Electives in the UK provide the opportunity to gain insight into a particular field with an acclaimed specialist department or clinician. Medical students can also make contacts that might be useful to career development.
Making the approach
The initial approach should be to a named contact. The email or letter should contain the dates of the proposed elective and the plans. Medical students should provide details about their medical education so far and include a CV.
Funding a medical elective
It is important that students budget for an elective – it can be a significant constraint on choice. There are a number of national and local awards for medical electives and the medical school will have a list available.
An application for an award should be clear about where a student wants to go and what they want to achieve. It needs to cover any intended research or projects, potential benefits for experience and career development, and include confirmation of the destination, a good reference, accommodation costs and a CV (see a list of sources below).
Going on medical elective – issues to consider
1. Travel and health insurance
Certain companies, such as Wesleyan Medical Sickness, provide cover specifically for medical electives so the student in question is covered for any medical costs and needle stick injuries as well as lost luggage. If visiting an EU country apply for the free European Health Insurance Card, which offers you access to reduced-cost medical treatment.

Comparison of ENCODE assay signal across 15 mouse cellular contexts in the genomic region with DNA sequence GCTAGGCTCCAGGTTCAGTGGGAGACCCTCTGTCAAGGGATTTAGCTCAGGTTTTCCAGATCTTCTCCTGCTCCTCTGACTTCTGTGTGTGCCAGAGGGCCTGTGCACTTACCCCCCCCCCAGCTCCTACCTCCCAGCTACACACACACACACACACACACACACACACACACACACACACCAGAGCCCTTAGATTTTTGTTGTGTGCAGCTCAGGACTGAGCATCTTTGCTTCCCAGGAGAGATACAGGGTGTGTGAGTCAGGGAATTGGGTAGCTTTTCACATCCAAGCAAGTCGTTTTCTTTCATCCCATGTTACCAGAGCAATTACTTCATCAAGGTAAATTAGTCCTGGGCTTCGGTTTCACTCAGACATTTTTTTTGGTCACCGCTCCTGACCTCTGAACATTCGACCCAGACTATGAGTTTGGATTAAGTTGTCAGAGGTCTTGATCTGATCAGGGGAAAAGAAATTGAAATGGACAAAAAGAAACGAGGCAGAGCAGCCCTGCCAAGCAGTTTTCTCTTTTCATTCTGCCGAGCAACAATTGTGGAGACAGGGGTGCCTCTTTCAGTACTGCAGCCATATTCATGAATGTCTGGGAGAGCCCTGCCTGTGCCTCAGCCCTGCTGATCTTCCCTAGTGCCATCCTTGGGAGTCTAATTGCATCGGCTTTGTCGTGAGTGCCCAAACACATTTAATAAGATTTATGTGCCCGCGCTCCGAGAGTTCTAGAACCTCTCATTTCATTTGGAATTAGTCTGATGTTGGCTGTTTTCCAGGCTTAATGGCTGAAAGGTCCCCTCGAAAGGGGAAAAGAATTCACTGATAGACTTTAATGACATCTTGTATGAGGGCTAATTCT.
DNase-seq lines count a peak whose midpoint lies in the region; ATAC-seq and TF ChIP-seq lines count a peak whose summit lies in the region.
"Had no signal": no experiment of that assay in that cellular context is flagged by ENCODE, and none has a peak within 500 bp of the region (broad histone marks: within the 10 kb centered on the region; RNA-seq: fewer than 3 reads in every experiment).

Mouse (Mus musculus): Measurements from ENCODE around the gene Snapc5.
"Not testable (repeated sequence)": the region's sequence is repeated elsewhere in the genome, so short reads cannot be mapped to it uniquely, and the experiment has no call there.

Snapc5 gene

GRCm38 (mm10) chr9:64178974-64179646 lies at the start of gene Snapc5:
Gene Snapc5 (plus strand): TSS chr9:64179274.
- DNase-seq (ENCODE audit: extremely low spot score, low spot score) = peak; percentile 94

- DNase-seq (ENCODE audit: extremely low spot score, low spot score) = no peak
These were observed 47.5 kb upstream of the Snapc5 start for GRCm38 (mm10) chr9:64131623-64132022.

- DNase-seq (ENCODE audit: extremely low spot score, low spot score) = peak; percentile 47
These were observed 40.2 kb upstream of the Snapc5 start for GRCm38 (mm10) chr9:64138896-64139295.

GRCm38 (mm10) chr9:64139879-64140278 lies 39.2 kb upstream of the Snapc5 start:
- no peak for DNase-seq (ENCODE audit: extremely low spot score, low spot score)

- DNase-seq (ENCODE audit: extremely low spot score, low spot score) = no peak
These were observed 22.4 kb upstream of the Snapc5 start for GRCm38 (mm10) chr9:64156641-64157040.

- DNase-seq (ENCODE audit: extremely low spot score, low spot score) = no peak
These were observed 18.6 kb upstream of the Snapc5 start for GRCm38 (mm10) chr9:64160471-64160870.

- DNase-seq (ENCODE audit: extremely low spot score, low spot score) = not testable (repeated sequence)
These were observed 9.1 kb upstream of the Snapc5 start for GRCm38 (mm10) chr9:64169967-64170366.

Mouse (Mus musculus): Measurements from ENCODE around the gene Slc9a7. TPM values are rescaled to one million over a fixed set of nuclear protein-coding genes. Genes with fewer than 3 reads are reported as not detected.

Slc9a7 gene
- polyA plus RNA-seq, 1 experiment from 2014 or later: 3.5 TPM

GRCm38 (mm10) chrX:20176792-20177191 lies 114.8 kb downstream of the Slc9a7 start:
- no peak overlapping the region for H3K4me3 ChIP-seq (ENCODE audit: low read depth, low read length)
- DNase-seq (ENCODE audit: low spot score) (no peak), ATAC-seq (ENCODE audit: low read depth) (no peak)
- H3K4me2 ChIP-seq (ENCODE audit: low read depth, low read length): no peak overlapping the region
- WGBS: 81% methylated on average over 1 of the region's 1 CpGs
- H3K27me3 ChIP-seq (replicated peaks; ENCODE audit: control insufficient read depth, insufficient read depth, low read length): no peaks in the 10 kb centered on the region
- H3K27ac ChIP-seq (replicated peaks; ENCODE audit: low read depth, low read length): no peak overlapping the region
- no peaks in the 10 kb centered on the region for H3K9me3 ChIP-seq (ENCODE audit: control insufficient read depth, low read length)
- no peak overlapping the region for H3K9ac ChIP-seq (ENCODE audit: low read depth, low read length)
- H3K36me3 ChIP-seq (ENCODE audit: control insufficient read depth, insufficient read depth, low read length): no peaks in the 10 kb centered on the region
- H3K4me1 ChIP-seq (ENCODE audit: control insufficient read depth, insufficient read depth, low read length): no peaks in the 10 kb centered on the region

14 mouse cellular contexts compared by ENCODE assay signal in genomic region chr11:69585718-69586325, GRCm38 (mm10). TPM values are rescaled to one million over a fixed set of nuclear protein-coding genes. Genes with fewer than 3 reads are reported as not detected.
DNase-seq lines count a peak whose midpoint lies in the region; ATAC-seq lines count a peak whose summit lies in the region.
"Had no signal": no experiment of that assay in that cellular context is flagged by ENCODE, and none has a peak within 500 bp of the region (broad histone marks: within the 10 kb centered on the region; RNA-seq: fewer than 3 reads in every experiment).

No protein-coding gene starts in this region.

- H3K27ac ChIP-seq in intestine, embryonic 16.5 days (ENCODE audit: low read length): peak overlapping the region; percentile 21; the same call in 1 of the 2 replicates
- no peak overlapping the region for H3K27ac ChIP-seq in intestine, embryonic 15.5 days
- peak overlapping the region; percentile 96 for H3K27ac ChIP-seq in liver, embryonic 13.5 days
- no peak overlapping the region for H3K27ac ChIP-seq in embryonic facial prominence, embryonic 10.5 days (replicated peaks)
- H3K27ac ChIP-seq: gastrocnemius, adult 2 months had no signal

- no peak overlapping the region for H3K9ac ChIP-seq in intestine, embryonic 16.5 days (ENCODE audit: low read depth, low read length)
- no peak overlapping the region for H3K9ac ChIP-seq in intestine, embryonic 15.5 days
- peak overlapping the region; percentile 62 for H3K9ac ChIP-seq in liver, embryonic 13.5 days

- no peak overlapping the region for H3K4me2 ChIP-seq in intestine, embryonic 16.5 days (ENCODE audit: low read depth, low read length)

2. Appropriate vaccinations
The Department of Health provides more information. Take certificates with you.
3. International student card
It can provide useful discounts transport and accommodation, and NUS cards are not accepted abroad.
4. Medical kit
If going overseas, make sure it contains insect repellent, malaria tablets and rehydration sachets for diarrhoea.
5. Access to emergency funds
6. Medical indemnity (if required)
7. Medical school/hospital letter
Carry a letter from the medical school/hospital being visited – on headed note paper – mentioning the details of the elective and the medical student’s name. It can help with bureaucracy.
If the student is going to the developing world, consider taking some gifts. Spare, portable equipment from the hospital might be well received. Pharmacies and GPs may also donate left-over or sample medications. Also consider some fundraising for the hospital being visited in advance – local businesses or hospital staff may be able to help. Check it’s wanted or needed first.
Copies of the British National Formulary are often appreciated. Also, remember to take your own stethoscope, handbooks and plastic gloves.
Further sources of advice:
BMA Elective Toolkit
Relevant article in MJM
A thread on The Student Room
Sourcing destinations and visas:
List of embassies and high commissions
Global list of medical schools
Commonwealth Universities Yearbook
American Medical College Applications Service
Directory of Grant Making
Medics’ Guide to Work and Electives Around the World: A Guide to Travelling and Working Abroad, Mark Wilson, Hodder Arnold